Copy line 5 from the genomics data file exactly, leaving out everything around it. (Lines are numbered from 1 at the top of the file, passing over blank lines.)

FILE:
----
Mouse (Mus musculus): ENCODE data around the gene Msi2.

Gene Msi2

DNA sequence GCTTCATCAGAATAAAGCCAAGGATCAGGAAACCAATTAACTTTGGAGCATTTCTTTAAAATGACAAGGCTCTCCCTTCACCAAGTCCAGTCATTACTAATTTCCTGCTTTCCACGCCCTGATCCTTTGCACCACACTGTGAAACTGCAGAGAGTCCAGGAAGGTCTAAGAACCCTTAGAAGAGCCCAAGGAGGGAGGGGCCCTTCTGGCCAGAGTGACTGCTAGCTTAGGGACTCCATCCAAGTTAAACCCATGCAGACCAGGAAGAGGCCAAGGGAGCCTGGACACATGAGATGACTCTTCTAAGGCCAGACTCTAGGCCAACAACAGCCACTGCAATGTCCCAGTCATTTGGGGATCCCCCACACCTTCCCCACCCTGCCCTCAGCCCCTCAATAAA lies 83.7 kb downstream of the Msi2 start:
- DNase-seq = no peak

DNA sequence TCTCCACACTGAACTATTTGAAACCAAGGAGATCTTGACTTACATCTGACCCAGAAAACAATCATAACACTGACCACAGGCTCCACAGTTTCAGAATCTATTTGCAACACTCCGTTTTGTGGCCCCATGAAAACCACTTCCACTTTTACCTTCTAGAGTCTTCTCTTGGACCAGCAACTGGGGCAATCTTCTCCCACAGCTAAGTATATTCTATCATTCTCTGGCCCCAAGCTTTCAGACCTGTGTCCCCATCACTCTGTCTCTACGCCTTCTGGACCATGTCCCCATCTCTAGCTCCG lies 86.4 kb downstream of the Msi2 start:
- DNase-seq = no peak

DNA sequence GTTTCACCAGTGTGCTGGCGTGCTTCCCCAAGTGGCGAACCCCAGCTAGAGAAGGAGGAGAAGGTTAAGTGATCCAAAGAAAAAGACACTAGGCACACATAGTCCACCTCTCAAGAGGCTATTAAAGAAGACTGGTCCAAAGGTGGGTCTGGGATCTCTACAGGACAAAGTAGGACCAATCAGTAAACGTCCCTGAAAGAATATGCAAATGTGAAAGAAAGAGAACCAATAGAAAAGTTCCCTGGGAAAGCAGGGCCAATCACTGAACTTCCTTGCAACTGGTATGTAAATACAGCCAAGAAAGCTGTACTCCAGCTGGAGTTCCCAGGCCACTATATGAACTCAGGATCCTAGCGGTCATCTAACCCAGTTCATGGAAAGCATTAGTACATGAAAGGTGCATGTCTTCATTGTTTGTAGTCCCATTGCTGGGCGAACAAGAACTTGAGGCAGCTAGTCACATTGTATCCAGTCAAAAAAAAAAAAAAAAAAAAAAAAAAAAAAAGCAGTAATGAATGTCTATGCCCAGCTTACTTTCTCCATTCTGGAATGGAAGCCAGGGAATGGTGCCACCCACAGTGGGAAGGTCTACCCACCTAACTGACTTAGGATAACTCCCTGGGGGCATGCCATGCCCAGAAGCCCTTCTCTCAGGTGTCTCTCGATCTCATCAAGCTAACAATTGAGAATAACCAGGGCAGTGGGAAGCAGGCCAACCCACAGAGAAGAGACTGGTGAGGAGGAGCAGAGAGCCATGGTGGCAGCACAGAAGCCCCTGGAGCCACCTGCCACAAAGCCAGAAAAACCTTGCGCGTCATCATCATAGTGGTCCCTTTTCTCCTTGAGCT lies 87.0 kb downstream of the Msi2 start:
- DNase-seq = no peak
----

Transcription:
DNA sequence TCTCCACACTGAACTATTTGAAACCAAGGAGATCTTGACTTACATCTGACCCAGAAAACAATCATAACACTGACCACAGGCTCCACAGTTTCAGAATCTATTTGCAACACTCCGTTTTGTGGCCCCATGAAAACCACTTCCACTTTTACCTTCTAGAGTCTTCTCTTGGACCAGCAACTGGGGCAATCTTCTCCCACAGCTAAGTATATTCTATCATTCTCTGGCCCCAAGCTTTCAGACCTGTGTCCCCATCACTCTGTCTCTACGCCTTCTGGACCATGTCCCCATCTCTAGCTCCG lies 86.4 kb downstream of the Msi2 start: